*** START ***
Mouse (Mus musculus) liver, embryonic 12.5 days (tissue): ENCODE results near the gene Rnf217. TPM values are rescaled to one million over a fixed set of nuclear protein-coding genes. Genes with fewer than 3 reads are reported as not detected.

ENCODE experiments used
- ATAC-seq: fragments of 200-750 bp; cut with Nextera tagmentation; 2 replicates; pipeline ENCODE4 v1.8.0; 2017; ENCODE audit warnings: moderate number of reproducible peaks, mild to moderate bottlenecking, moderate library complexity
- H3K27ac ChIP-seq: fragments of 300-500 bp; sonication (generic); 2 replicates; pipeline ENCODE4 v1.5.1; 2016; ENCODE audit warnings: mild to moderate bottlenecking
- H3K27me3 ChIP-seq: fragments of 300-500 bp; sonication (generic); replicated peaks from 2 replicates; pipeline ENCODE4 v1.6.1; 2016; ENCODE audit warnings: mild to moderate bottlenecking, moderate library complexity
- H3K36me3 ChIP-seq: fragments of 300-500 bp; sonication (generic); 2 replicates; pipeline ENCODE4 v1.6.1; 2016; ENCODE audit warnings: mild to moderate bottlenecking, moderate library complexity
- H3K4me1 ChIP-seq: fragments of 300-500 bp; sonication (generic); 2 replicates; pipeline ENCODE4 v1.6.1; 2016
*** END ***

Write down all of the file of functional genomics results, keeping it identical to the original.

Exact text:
Mouse (Mus musculus) liver, embryonic 12.5 days (tissue): ENCODE results near the gene Rnf217. TPM values are rescaled to one million over a fixed set of nuclear protein-coding genes. Genes with fewer than 3 reads are reported as not detected.

ENCODE experiments used
- ATAC-seq: fragments of 200-750 bp; cut with Nextera tagmentation; 2 replicates; pipeline ENCODE4 v1.8.0; 2017; ENCODE audit warnings: moderate number of reproducible peaks, mild to moderate bottlenecking, moderate library complexity
- H3K27ac ChIP-seq: fragments of 300-500 bp; sonication (generic); 2 replicates; pipeline ENCODE4 v1.5.1; 2016; ENCODE audit warnings: mild to moderate bottlenecking
- H3K27me3 ChIP-seq: fragments of 300-500 bp; sonication (generic); replicated peaks from 2 replicates; pipeline ENCODE4 v1.6.1; 2016; ENCODE audit warnings: mild to moderate bottlenecking, moderate library complexity
- H3K36me3 ChIP-seq: fragments of 300-500 bp; sonication (generic); 2 replicates; pipeline ENCODE4 v1.6.1; 2016; ENCODE audit warnings: mild to moderate bottlenecking, moderate library complexity
- H3K4me1 ChIP-seq: fragments of 300-500 bp; sonication (generic); 2 replicates; pipeline ENCODE4 v1.6.1; 2016